Norman Reeves Brown SBCPO - “Brownie” 29 April 1902 – 12 November 1942
Reeves Brown joined the Royal Navy in 1921 and spent very little time at home
with his wife and two sons. Kenneth Brown, the oldest son,was 13 when
his father died and describes below the father he lost when when Hecla was torpedoed. Kenneth Brown is on the left and his father on the right.
written accounts of the events of 11-12 November 1942 are mostly from
and about the survivors and so I think it appropriate to write what I
know of my father who lost his life on that night and who also deserves
a place in the recorded history of HMS Hecla.
My Dad was one of six children. He grew up in Liverpool where his
ex-Navy father was a Customs Officer, and joined the Navy at Devonport
the 13 May 1921. He
met his wife, Kathleen Trevillion, known as Nita, in Plymouth and they
married in 1927. They set up home at St Budeaux, within the city
boundary, and I arrived on the scene in July 1929 and my brother seven
years later. The studo photograph on the right was taken in 1931. During our childhood he spent two and a half years in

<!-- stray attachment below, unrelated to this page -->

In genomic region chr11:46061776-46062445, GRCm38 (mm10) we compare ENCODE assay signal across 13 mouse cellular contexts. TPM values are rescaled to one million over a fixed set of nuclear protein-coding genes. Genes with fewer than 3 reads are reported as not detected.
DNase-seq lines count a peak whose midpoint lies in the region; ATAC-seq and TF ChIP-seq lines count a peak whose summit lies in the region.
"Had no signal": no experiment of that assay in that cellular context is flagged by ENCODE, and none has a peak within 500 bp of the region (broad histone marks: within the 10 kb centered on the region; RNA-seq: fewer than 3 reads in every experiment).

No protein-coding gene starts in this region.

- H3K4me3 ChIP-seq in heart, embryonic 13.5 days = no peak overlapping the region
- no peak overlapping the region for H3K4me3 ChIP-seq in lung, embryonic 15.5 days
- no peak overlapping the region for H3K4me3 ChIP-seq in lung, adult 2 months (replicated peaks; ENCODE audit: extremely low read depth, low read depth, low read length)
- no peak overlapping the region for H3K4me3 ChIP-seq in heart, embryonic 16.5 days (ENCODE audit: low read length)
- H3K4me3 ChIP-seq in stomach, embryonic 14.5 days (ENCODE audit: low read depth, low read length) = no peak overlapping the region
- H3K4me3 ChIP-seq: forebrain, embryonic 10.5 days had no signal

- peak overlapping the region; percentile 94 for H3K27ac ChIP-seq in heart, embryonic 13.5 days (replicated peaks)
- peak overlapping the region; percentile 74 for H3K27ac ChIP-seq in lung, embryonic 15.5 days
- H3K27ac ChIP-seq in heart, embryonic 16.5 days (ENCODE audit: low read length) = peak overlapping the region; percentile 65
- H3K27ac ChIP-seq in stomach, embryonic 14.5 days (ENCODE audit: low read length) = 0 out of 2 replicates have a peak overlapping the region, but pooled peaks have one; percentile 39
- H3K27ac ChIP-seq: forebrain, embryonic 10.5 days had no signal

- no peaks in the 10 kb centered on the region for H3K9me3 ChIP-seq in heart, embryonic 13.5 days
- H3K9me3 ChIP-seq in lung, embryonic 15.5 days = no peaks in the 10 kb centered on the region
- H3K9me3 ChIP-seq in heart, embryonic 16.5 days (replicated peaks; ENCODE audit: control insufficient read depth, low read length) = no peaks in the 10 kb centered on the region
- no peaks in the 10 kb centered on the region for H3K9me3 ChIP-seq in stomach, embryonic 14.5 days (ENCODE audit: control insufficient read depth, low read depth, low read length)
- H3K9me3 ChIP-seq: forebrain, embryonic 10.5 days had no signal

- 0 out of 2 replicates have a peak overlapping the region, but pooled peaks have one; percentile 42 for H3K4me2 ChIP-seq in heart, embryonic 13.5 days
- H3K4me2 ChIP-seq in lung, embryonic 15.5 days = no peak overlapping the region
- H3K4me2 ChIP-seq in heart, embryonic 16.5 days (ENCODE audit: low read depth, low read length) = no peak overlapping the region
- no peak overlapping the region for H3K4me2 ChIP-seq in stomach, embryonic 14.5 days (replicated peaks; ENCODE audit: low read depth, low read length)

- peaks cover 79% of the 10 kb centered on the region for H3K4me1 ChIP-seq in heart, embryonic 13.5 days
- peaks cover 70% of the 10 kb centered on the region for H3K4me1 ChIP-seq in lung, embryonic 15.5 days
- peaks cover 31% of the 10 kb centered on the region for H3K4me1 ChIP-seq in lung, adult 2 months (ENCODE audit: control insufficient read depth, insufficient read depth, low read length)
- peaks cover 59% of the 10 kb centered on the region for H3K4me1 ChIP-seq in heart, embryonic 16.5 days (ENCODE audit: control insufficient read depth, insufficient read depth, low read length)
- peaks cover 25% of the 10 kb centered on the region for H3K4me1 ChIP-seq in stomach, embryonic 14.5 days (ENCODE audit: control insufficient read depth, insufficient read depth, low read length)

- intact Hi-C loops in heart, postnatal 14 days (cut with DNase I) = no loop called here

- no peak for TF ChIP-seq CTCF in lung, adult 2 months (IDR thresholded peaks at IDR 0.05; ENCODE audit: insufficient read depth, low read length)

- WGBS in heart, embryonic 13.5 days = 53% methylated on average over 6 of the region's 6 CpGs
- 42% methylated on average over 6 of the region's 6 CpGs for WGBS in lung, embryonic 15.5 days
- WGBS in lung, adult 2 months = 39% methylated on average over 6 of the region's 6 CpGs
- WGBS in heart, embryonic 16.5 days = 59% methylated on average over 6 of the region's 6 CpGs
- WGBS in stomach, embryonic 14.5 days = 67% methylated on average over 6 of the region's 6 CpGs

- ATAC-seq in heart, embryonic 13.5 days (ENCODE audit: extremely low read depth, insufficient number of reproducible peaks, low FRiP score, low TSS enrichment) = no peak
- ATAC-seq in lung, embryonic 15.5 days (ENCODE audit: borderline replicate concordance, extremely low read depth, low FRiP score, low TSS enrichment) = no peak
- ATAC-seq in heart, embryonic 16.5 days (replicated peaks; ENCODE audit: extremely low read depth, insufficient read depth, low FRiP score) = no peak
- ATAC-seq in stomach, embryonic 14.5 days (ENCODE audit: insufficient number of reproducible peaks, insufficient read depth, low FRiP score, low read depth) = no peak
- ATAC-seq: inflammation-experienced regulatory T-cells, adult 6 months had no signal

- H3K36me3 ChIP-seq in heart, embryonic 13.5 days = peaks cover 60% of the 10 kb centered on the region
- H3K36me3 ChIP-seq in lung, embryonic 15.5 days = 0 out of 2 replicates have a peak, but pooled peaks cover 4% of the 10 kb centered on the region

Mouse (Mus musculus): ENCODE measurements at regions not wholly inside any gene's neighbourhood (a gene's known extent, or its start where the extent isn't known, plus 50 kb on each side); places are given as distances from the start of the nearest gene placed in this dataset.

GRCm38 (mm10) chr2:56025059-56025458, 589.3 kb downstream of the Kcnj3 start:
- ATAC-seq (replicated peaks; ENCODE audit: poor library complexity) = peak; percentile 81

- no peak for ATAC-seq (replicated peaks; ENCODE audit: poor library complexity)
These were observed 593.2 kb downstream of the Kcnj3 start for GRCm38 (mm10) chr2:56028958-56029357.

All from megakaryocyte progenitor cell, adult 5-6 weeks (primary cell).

China and a similar period in the RN Hospital at Simonstown, South Africa.
He and mother wrote to each other daily and posted the missive once a
week. I think he quite enjoyed Simonstown and regularly took the train
to Cape Town and climbed Table Mountain. He returned to Britain on the Llandovery Castle and and was at the RN Hospital Stonehouse, Plymouth, in the late thirties but at the outbeak of war was at sea on
CPO Norman Brown joined Hecla at Greenock in 1940 in time for its commissioning and most of the photographs the family have of him were taken while Hecla was the destroyer depot ship for Atlantic escorts at Havelfjord in Iceland. Hecla
was a Devonport ship and most of the crew came from Plymouth and the
surrounding area. While they were safe and secure in Havelfjord their
families were living through the Plymouth Blitz and their children
being evacuated to neighbouring towns.